The idea of buying technology faster, better and more cost-efficiently isn’t new in the government, but the Army believes it can improve its cyber-specific acquisition.

In the Army’s program executive office for enterprise information systems, officials in the defense cyber operations program are following a new acquisition strategy, one that takes advantage of a consortium-based approach and other transaction authority to achieve goals like a 30-day prototyping process.

The new strategy focuses on operational needs statements, prototyping, informing requirements, developing processes and standing up capabilities as core elements that help deliver a suite of defensive cyber capabilities earlier and in shorter periods of time, according to Army documents.

“The proper identification of DCO requirements and their operational interrelationships is difficult to conceptualize and can be extremely labor intensive,” Col. Scott Helmore, DCO product manager, and retired Brig. Gen. Tom Cole wrote in an Army release. “To help overcome this challenge, DCO recognized that rapid prototyping, with early and continuous collaboration with industry, is essential to effective delivery of cyber capabilities.”

Specifically, Helmore and Cole wrote that the Army is using the Consortium for Command, Control and Communications in Cyberspace (C5) established in September 2011 by Army Contracting Command – New Jersey to tackle the 2016 Joint Staff-approved DCO Information Systems Initial Capabilities Document. The ICD uses the Joint Capabilities Integration and Development System IT Box method, an “adaptable and flexible requirements approach that provides rapid capabilities to the soldier through use of a further delegated requirements process.”

The IT Box creates the overarching authority to establish the DCO family of systems. Currently, there are 11 programs, six of which are initial programs of record and all of which are expected to be Acquisition Category III. An additional five programs that are identified for future development.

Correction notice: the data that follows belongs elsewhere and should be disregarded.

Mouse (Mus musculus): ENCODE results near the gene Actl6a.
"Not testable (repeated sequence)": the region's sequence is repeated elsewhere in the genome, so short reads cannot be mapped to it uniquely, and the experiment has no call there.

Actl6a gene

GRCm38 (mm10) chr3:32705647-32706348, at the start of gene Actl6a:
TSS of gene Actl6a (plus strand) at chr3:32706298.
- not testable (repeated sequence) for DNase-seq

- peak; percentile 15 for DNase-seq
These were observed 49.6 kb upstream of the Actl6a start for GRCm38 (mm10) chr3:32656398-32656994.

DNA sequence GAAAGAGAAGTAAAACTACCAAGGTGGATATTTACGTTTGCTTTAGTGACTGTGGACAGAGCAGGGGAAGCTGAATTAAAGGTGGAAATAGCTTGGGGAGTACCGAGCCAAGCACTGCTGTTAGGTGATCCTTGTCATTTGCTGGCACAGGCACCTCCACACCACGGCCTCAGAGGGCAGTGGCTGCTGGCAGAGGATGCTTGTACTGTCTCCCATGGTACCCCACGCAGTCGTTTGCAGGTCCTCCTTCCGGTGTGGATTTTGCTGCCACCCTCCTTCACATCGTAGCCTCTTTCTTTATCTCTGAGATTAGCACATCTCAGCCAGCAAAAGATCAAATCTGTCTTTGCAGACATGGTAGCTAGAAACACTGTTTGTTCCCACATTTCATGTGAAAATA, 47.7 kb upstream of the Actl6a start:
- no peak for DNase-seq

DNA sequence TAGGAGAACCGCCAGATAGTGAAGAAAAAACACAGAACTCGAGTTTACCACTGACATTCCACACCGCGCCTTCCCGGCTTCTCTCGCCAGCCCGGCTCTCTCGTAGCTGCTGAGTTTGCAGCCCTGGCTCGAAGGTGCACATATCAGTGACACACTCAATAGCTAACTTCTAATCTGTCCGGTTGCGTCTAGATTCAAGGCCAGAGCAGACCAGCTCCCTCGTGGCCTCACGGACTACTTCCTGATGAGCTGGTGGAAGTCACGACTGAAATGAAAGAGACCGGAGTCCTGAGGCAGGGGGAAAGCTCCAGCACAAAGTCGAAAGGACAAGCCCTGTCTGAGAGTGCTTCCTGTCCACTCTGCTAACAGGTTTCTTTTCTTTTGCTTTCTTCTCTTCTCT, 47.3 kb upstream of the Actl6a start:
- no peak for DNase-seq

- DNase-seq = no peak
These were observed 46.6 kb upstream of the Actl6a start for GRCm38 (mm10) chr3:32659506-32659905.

The first six programs, which have fiscal 2018 projected start dates, include cyberspace analytics, a garrison DCO platform, a DCO tools suite, deployable DCO system, DCO mission planning and tactical DCO infrastructure, according to briefing slides presented at a recent DCO industry day posted by Federal News Radio.

Future capabilities slated for fiscal 2019 and 2020 include forensics and malware, user activity monitoring, advanced sensors, threat discovery and threat emulation.

The idea is that the consortium can help with recommending technologies, guiding integration, keeping open architecture and building a bench, according to notes from the briefing.

Currently, the Army is seeking an independent organization that will oversee the consortium, known as C-RAPID, and expects to find a winner in May. Once off the ground, C-RAPID is expected to launch anywhere between six and 24 prototyping projects per year, each taking 30 days to complete.

C-RAPID fits with broader Army efforts to streamline and accelerate the acquisition process, rapidly fielding prototypical solutions that address pressing capability gaps.

“This process, the journey we’ve been on is enduring — this is not just a quick reaction capability. We understand there’s some frustration in the field and we’ve asked them to have some tactical patience … this is going to be a tremendous year of delivery,” Maj. Gen. Patricia Frost, director of Army cyber within the Army’s headquarters G3/5/7, said at a December AUSA event in Arlington, Virginia.

“We are going to deliver prototypes to the field, and we’re not going to wait six to 10 years to build the perfect set of kit. We’re going to look at prototyping and a risk reduction, risk mitigation methodology. We need to be working with what our operators are telling us about how the threat is evolving in the different theaters that we’re operating in if we are going to take some leaps in capability development, which is why that prototyping is so important.”